One particular genre in the Korean musical tradition is pansori (판소리): a form of storytelling typically performed by a singer and a drummer. Pansori can be traced back to shamanistic practices and was only formalized and given its name in the 18th century, under the Choseon dynasty.
A key element of contemporary renditions of pansori is the expression of han (한/恨) – a sentiment of pain or lament that many consider unique to the Korean national psyche.
In this episode, we had the privilege of interviewing Professor Heather Willoughby, who has extensively researched the spirit of pansori and what she called the “sound of han.” We talked about the origins of this vocal tradition, how one becomes a pansori singer, and of course the relationship between pansori and han.
Heather Willoughby is Associate Professor at the Graduate School of International Studies of EWHA Womans University. She received her Master’s and Doctoral degrees in Ethnomusicology from Columbia University.
Han is a national ethos […] of a nation who has suffered and who has experienced a great deal of pain and suffering, generally at the hands of outsiders. But it’s also a very personal sentiment or emotion: one of great, one of – again – pain, of suffering, of lament […] Some people have said that it’s almost innate in Korean, there’s just this deep sorrow in people’s minds and in their hearts. And that they have to, in some way, try to relieve that han and that’s part of the role of a shaman. But it’s also part of the role of pansori in a way.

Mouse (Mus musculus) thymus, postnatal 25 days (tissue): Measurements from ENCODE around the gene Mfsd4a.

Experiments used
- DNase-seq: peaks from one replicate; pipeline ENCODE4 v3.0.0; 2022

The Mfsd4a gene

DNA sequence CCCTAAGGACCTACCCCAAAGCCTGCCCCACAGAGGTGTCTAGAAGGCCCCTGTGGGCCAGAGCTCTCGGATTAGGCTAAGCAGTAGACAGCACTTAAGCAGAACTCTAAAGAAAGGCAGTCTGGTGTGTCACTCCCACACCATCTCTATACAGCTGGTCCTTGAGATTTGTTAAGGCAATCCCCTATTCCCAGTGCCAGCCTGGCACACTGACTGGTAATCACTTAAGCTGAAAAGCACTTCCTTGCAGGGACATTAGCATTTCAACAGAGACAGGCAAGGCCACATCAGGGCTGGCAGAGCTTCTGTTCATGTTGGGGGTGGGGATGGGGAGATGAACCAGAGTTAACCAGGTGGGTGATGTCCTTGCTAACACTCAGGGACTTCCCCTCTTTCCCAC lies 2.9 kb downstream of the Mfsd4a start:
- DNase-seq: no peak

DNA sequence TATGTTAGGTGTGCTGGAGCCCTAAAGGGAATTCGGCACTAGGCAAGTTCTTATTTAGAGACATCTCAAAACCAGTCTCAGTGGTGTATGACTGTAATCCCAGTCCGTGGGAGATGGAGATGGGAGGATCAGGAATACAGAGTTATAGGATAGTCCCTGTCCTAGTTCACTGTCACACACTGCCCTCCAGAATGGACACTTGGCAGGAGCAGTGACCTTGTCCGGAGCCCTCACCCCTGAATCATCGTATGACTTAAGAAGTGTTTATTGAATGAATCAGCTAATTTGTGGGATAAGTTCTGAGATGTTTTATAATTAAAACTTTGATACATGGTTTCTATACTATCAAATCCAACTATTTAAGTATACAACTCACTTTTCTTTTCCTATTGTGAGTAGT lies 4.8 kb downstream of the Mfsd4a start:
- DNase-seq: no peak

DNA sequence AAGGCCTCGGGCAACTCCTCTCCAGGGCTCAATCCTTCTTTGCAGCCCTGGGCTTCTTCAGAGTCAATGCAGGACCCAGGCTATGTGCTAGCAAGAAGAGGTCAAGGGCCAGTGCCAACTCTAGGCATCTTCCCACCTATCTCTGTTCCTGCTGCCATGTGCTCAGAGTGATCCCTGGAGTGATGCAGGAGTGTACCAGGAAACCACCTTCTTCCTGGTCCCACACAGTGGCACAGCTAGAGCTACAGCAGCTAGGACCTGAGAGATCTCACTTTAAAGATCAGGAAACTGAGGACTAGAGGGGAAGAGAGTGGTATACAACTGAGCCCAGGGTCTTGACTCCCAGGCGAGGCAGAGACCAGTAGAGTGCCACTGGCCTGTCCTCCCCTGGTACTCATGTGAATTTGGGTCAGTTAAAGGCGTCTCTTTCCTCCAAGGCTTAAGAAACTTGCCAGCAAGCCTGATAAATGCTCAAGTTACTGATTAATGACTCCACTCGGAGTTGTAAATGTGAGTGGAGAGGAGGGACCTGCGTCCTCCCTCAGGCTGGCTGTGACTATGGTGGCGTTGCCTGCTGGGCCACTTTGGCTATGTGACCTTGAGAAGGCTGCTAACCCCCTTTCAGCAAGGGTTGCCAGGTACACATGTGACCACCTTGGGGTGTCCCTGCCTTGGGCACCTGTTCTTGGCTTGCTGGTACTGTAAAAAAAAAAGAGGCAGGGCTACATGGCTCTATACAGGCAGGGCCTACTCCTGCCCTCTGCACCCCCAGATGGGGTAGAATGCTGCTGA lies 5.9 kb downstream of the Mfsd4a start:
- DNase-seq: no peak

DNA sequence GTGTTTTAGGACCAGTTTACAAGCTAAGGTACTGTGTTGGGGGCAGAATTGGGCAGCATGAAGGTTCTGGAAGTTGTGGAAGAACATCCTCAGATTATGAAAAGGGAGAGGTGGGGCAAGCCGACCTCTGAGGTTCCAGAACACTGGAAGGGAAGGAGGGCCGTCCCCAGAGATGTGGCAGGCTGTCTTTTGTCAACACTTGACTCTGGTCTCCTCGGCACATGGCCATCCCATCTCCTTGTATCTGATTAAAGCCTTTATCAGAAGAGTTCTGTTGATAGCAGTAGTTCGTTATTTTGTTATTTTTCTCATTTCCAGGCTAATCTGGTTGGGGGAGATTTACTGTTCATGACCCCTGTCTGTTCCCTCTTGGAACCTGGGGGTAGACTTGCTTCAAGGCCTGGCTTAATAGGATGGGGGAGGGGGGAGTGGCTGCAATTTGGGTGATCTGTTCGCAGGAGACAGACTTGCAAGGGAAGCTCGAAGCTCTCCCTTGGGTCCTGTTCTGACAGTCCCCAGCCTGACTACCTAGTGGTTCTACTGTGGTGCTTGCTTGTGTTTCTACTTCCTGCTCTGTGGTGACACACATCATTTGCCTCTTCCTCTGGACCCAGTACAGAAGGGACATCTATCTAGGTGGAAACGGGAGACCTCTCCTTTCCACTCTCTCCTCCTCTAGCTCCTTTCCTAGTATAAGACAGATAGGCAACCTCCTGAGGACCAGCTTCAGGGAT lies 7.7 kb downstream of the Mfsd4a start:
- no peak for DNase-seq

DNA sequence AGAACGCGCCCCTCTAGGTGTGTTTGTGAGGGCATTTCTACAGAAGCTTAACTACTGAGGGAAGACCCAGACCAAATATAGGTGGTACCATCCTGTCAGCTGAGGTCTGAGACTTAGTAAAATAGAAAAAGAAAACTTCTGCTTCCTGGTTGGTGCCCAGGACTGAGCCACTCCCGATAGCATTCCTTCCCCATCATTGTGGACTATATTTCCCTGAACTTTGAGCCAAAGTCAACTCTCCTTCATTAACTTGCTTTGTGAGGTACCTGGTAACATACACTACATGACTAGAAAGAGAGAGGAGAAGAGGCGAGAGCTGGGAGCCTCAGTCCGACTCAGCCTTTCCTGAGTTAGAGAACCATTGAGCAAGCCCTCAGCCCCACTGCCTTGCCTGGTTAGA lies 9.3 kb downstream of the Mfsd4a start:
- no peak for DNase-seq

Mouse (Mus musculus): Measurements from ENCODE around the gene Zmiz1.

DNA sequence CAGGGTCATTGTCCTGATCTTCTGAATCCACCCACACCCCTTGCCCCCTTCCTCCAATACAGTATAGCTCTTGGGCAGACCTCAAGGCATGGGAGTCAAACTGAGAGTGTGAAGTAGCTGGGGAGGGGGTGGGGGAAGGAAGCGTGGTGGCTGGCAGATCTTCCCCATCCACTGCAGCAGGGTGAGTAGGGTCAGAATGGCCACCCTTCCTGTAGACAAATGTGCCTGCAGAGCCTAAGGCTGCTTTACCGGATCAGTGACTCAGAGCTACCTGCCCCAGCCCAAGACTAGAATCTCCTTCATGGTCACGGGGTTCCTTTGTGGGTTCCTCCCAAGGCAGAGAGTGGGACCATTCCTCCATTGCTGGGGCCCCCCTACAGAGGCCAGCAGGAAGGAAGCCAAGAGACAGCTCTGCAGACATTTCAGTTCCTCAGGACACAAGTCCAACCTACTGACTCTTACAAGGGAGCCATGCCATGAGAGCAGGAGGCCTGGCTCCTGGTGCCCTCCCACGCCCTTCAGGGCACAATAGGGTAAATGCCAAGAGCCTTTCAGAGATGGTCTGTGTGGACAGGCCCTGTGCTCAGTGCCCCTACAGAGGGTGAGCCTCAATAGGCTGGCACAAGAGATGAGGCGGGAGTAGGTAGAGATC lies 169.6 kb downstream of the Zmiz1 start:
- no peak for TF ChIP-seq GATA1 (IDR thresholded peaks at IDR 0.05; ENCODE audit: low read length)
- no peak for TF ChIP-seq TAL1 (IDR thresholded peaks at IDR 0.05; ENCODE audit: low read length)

The interview was recorded on January 5th in Seoul. The original version was updated and now contains several excerpts from Pansori recordings.
For more about Korean traditional music (Gugak) and its modern-day expression, listen to our interview with Seoul National University Professor Hilary Finchum-Sung.